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Do Not Follow Your Heart, Instead, Follow Your Head

Discussion in 'Hard Talk' started by Archived_Member16, Mar 24, 2010.

  1. Archived_Member16

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    Jan 7, 2005
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    source: http://sikhism.about.com/b/2010/03/23/do-not-follow-your-heart-instead-follow-your-head.htm?nl=1

    Do Not Follow Your Heart, Instead, Follow Your Head

    By Sukhmandir Khalsa, About.com Guide to Sikhism
    Tuesday March 23, 2010

    A very wise Sikh who did not speak much English, once told me when I inquired about the meaning of Amrit, "Do not follow your heart, Instead, follow your head."

    A Sikh who is baptized drinks Amrit during an initiation process whereby he or she agrees to give their head to the Guru.

    What does it mean to give your head?

    Giving their head, the Sikh accepts a code of conduct which insures success in both secular and spiritual life. A Sikh who drinks Amrit takes on the role of saint and soldier and approaches life in this manner. The saint strives to live a life of humility which is not driven by ego, the solider confronts and slays the ego.

    So having given the head, the heart may not lead one astray. I can almost hear the gasps. In America we are taught to follow our heart that it can never lead us astray. But is that really true?
    We could take a look at the divorce rate among Americans as compared to that of Sikhs. An astounding 50% divorce rate exists for Americans who follow their hearts as compared to 1-2% among Sikhs (1% of Sikhs in India and 2% of Sikhs in the States) who have given their head and follow their commitment to Guru instead. The heart represents feeling which when based on emotional upheaval of egoism can cause confusions and lead one astray. The head represents rational thinking and adherence to a code which offers solutions and resolutions based on humility to a couple foundering in feelings. Imagine if your heart could follow a chart to success simply by giving your head to the Guru's plan for your life.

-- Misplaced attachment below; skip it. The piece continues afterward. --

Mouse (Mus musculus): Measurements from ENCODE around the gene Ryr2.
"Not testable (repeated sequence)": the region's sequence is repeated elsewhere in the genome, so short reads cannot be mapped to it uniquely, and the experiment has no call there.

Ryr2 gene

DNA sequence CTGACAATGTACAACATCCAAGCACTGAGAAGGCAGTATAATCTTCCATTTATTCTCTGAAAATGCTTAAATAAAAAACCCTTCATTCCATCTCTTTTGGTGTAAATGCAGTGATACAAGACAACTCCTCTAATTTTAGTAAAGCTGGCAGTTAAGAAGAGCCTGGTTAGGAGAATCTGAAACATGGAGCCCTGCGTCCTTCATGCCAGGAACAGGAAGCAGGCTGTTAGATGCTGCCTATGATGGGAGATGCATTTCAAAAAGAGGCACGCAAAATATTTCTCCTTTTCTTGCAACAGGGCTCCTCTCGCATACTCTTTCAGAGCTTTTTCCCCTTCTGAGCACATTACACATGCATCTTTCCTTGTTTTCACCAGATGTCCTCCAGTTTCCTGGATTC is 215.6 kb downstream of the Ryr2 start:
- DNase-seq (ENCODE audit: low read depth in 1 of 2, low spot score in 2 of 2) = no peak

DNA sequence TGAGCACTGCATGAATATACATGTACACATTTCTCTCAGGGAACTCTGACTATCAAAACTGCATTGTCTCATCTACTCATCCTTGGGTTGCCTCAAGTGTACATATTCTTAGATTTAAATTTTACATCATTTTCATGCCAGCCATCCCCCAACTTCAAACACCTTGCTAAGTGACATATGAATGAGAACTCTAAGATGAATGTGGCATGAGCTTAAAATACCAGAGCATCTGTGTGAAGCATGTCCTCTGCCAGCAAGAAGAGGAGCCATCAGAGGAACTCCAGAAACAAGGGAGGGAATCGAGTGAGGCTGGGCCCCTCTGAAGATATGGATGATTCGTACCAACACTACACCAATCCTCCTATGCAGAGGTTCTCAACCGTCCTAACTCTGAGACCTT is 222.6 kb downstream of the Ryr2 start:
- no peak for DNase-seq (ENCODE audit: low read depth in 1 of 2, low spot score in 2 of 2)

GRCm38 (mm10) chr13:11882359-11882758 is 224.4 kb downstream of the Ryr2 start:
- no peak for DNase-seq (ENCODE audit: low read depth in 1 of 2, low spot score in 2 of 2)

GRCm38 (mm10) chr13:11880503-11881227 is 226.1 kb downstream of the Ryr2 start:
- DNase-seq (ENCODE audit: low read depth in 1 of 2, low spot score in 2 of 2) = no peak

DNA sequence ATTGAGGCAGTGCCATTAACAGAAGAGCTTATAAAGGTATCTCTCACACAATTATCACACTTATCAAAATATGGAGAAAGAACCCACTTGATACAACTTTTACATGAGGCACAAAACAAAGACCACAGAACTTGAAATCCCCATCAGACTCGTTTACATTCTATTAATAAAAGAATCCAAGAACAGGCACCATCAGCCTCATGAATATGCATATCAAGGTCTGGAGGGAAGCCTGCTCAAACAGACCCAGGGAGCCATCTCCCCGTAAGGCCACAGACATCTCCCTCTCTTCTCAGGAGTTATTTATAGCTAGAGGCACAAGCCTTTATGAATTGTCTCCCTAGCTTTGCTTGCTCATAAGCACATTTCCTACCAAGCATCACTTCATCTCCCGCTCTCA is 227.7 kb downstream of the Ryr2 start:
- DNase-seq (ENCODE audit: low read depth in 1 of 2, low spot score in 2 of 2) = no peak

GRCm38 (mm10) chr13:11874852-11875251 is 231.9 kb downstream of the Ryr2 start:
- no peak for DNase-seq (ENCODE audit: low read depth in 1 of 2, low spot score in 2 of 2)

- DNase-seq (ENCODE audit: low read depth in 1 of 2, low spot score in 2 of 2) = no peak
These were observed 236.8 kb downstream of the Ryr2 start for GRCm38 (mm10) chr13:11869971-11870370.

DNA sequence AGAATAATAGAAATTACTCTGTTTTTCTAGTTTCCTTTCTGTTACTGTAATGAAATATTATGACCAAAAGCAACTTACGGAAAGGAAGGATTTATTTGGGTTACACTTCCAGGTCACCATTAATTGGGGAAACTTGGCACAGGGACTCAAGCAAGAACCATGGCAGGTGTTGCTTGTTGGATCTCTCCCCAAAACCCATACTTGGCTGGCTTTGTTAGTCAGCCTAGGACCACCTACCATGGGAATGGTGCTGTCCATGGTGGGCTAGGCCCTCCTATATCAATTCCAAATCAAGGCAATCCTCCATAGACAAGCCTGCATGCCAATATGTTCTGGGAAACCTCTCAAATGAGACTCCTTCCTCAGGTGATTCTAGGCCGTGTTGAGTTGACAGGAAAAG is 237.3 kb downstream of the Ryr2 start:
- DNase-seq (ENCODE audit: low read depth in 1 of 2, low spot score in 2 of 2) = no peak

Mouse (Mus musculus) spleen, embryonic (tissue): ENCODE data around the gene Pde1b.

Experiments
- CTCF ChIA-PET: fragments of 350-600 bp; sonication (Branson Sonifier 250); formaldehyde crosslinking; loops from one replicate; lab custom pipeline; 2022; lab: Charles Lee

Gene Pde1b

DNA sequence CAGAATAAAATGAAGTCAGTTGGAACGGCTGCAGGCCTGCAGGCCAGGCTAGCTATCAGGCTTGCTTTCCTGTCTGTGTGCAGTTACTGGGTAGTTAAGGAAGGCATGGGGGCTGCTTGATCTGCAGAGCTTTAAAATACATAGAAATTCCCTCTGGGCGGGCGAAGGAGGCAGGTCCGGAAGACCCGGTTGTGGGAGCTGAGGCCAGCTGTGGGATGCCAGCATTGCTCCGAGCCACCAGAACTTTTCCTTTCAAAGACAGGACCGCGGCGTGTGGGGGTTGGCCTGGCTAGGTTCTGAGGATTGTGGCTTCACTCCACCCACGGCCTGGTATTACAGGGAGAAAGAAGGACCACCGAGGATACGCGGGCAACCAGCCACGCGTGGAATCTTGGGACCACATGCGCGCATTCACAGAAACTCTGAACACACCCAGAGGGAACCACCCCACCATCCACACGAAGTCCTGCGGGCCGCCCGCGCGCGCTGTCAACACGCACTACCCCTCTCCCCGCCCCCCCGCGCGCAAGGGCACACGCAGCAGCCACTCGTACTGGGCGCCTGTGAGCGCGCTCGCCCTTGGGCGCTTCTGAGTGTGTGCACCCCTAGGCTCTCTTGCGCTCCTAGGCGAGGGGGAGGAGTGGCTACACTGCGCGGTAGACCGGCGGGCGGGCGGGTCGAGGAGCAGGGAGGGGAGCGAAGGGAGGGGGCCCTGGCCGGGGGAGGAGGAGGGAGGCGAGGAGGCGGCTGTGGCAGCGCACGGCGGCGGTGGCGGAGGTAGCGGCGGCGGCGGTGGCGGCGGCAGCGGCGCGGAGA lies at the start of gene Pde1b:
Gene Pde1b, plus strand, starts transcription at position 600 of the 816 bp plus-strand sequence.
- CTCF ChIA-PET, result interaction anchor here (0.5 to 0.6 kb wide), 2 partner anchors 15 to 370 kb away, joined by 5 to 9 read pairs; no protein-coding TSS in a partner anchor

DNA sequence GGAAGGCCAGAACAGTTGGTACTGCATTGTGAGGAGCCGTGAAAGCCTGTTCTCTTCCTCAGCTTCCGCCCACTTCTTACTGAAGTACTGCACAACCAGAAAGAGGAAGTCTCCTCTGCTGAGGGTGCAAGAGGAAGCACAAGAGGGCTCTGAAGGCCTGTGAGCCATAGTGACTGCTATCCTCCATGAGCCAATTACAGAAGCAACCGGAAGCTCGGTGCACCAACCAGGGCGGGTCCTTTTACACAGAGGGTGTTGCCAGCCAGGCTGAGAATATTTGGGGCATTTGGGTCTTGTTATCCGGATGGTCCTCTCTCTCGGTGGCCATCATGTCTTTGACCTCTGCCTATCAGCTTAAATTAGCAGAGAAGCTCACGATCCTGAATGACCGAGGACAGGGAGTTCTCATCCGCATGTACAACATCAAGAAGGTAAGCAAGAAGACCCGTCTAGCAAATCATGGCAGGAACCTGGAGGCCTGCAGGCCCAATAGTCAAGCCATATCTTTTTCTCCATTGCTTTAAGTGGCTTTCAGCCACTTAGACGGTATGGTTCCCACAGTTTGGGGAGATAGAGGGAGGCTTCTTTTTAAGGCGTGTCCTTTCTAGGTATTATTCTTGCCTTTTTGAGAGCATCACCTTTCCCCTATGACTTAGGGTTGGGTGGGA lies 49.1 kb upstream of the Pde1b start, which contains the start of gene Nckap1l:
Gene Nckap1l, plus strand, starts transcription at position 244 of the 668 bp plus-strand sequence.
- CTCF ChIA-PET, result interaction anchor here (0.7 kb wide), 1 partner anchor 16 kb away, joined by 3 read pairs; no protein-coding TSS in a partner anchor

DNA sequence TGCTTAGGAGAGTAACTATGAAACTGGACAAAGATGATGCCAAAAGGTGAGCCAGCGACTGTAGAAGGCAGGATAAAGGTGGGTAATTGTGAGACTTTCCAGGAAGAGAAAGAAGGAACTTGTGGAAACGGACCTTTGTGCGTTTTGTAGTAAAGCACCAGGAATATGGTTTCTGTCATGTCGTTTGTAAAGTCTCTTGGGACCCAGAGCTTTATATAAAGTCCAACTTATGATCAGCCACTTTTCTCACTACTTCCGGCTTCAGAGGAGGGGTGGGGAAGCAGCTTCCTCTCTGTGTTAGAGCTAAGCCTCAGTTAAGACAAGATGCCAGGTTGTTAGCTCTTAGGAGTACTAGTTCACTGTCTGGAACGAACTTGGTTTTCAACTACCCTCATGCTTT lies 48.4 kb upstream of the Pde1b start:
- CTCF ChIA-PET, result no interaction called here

It's real. It's doable. The numbers bear evidence to success.

    Let us examine relationship status in Sikhism. The code of conduct tells us that outside of marriage everyone of the opposite gender is brother or sister. Therefore to get involved outside the bond and sacrament of marriage is to enter an incestuous relationship. By honoring and respecting each other as brother and sister we are able to love and support each other over a lifetime without falling prey to the sticky trap of relationship entanglement.

    In Sikhism the heart belongs to the divine husband and a Sikh loves principle above all else. Ego takes second place to humility. Self centeredness is sacrificed before selflessness. Husband and wife bonded by the sacrament of Anand Karaj are fused with each other in divine inseparable union. One who follows the head essentially does so in service of the heart where the divine resides. Serving the divine within each other rather than the self ensures happy and successful relationships.
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